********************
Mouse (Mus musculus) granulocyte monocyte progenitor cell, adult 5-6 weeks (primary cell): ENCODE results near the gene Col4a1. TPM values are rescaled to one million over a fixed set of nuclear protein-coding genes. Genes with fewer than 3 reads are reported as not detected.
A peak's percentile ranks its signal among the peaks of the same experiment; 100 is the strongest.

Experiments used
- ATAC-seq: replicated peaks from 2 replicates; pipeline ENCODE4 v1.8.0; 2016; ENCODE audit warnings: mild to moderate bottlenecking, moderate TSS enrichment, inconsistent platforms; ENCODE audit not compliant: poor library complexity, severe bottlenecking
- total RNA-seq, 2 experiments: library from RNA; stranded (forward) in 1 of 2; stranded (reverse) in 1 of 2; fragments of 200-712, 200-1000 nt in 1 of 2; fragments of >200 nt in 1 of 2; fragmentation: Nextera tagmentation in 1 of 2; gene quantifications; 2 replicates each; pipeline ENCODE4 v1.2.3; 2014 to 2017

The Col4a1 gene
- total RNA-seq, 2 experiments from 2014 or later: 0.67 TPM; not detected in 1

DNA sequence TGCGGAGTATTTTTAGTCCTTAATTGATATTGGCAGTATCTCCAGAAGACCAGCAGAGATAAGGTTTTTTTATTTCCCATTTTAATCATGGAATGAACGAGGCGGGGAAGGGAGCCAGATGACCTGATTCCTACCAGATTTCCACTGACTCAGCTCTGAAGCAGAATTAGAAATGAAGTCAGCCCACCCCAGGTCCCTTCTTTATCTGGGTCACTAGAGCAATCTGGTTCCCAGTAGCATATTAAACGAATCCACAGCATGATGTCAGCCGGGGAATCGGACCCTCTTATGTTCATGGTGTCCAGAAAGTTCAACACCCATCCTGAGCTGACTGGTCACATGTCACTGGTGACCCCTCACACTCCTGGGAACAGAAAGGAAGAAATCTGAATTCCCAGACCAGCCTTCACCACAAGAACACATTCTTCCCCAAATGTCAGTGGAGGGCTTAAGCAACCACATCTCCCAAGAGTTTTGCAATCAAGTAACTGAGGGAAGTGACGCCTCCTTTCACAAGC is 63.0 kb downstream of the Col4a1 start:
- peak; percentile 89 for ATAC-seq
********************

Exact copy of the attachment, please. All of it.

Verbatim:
Mouse (Mus musculus) granulocyte monocyte progenitor cell, adult 5-6 weeks (primary cell): ENCODE results near the gene Col4a1. TPM values are rescaled to one million over a fixed set of nuclear protein-coding genes. Genes with fewer than 3 reads are reported as not detected.
A peak's percentile ranks its signal among the peaks of the same experiment; 100 is the strongest.

Experiments used
- ATAC-seq: replicated peaks from 2 replicates; pipeline ENCODE4 v1.8.0; 2016; ENCODE audit warnings: mild to moderate bottlenecking, moderate TSS enrichment, inconsistent platforms; ENCODE audit not compliant: poor library complexity, severe bottlenecking
- total RNA-seq, 2 experiments: library from RNA; stranded (forward) in 1 of 2; stranded (reverse) in 1 of 2; fragments of 200-712, 200-1000 nt in 1 of 2; fragments of >200 nt in 1 of 2; fragmentation: Nextera tagmentation in 1 of 2; gene quantifications; 2 replicates each; pipeline ENCODE4 v1.2.3; 2014 to 2017

The Col4a1 gene
- total RNA-seq, 2 experiments from 2014 or later: 0.67 TPM; not detected in 1

DNA sequence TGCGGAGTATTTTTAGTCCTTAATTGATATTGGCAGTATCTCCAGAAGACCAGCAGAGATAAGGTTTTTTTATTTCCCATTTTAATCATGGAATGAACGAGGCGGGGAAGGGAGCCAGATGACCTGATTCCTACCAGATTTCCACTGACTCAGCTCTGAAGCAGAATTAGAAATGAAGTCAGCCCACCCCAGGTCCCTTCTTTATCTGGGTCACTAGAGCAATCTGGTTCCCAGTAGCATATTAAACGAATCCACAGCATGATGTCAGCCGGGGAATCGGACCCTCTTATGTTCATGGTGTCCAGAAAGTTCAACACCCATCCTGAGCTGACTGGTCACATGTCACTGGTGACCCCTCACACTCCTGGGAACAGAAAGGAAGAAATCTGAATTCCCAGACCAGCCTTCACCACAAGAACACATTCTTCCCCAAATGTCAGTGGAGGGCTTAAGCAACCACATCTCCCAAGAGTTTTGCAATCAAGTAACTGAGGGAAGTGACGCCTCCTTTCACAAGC is 63.0 kb downstream of the Col4a1 start:
- peak; percentile 89 for ATAC-seq